(CNN) – Massachusetts Sen. Scott Brown's website looks a little different Thursday than it has before.
Democratic Super PAC American Bridge 21st Century revealed that a portion of the Republican's official Senate website was an exact duplication of book excerpts from former Sen. Elizabeth Dole. The Super PAC is working to unseat Senator Brown.
Brown's press secretary, John Donnelly, said in a statement the matter was an error in production. "Sen. Dole's website served as one of the models for Sen. Brown's website when he first took office. During construction of the site, the content on this particular page was inadvertently transferred without being rewritten. It was a staff level oversight which we regret and has been corrected."
After accusations of plagiarism surfaced, the offending portions of "A Message from Scott," were removed from the Student Resources section of his website earlier this week.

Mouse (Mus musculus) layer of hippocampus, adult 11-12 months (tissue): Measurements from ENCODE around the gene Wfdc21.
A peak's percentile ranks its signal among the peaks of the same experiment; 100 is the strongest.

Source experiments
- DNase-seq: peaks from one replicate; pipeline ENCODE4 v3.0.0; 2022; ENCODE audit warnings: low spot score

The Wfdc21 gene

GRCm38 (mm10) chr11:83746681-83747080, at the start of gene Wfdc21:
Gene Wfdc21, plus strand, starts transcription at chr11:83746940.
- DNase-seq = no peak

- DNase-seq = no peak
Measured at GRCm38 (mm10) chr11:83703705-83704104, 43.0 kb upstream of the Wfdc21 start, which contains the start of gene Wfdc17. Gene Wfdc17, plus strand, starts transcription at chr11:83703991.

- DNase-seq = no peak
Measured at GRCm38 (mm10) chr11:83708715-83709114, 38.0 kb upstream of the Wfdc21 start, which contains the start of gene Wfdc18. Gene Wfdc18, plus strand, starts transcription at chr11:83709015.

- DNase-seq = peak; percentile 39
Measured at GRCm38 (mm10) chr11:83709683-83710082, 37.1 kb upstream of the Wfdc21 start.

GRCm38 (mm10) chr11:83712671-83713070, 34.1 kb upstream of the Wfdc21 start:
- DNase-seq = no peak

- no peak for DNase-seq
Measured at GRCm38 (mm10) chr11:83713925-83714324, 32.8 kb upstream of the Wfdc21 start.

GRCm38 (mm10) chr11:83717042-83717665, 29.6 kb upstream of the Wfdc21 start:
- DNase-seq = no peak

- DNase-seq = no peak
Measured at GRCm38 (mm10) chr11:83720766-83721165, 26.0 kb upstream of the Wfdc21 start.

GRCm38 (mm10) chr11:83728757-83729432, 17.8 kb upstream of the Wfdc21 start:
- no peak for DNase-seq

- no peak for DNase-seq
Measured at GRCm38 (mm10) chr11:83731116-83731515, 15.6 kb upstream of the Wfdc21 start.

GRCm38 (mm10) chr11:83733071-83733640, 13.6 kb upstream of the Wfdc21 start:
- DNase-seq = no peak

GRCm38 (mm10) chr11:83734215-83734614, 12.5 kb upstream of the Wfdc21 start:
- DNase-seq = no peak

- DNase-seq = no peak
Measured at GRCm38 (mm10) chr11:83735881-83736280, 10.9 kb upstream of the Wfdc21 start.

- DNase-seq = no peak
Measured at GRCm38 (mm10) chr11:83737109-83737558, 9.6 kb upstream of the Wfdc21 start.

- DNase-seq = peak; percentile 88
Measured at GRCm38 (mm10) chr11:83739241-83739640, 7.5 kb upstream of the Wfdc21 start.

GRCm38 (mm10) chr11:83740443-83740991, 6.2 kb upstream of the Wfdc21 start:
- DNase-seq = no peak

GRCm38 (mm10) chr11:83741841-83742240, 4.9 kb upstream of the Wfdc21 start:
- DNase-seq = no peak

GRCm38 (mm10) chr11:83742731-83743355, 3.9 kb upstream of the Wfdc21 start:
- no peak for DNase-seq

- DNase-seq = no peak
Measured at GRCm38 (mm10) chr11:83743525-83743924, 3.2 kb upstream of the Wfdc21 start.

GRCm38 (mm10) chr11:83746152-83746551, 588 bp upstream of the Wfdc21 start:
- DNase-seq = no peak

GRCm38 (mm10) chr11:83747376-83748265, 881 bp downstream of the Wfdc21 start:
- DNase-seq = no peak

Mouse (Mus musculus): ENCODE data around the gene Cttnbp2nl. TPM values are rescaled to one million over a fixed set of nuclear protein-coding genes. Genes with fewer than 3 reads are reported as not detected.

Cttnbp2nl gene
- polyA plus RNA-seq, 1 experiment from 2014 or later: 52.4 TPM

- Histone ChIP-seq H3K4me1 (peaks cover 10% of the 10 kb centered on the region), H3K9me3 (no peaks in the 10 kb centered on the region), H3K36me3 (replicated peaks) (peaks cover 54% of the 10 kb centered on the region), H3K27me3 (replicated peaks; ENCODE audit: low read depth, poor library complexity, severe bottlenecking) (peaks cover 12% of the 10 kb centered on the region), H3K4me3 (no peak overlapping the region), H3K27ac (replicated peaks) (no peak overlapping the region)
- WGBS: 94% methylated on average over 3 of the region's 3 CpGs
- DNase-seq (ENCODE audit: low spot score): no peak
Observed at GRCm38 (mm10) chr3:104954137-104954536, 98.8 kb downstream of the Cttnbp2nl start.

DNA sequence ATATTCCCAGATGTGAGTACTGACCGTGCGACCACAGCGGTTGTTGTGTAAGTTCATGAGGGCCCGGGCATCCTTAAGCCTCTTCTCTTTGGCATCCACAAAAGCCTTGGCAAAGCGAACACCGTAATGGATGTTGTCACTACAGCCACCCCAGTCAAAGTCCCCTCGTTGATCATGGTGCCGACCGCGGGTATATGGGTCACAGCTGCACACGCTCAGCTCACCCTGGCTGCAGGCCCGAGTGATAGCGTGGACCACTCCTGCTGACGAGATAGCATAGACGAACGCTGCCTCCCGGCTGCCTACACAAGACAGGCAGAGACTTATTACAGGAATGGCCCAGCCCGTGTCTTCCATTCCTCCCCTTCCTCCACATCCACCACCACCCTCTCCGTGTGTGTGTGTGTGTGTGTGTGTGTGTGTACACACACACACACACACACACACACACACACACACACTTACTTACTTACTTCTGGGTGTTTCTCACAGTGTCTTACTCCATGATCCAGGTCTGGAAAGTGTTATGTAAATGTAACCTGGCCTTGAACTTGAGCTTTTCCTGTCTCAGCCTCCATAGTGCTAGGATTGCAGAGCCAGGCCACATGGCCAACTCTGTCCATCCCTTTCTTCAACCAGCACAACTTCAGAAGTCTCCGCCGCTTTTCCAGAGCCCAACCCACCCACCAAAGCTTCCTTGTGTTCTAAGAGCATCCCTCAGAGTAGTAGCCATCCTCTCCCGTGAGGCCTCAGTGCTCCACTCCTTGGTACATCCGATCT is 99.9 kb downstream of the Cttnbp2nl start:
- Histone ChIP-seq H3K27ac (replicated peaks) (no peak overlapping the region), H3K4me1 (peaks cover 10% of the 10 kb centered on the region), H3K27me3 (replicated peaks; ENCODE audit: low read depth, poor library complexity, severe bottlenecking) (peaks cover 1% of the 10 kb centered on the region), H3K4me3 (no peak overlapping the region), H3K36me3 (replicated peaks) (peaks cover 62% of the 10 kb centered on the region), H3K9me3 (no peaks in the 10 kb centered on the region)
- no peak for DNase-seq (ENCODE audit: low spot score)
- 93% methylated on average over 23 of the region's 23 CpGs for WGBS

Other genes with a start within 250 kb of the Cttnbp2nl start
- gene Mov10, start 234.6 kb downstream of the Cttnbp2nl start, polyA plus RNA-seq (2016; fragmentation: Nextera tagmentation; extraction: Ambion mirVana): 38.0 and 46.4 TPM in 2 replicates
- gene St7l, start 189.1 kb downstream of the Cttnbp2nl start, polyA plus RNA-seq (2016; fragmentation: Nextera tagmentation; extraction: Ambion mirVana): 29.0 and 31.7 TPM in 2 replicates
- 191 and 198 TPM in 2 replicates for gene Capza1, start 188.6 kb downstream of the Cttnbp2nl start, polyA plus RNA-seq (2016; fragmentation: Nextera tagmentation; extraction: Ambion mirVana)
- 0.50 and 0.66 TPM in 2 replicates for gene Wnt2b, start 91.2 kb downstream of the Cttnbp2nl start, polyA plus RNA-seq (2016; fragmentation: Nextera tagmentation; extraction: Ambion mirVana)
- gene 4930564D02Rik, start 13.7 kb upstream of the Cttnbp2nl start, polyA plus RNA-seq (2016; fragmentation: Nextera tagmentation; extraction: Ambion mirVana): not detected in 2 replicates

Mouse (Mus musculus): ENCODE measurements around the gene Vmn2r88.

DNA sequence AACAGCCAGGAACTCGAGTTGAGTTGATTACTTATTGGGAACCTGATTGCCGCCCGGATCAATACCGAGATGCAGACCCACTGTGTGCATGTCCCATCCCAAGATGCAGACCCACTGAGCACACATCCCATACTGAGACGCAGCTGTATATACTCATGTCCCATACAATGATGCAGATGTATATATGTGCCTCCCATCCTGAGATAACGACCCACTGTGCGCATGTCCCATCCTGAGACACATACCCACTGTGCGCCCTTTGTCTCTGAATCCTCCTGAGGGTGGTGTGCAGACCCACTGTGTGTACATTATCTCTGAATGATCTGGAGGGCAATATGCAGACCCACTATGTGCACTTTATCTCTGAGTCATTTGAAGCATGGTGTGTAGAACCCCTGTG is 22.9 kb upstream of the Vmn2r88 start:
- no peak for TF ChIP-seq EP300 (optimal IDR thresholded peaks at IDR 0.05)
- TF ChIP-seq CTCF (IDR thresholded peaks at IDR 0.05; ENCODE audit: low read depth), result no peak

Dole, a one-term Republican senator from North Carolina, wrote in her book Elizabeth Hanford Dole: Speaking from the Heart, "I am Mary and John Hanford's daughter, raised to believe that there are no limits to individual achievement and no excuses to justify indifference. From an early age, I was taught that success is measured, not in material accumulations, but in service to others. I was encouraged to join causes larger than myself, to pursue positive change through a sense of mission, and to stand up for what I believe."
The same text was used on Dole's website with the reference to her parents subtracted. That passage was then replicated on Brown's website word-for-word.
The material was originally from a campaign speech by Dole
It was originally spoken by Dole in a campaign speech.
The replacement message reads, "Welcome to my Student Resources page. It has always been my belief that we can be who we want if we work hard enough. I work every day to be the best Senator I can, and to humbly serve you in the United States Senate. Public service is a wonderful calling, and I encourage all students and young people to strive to make a difference in our world."
Dole's Chief of Staff Brian Nick said his office, like Brown's, was chalking it up to clerical error.
"We were aware that they used the website template and it is obvious human error. This is much ado about nothing," Nick said.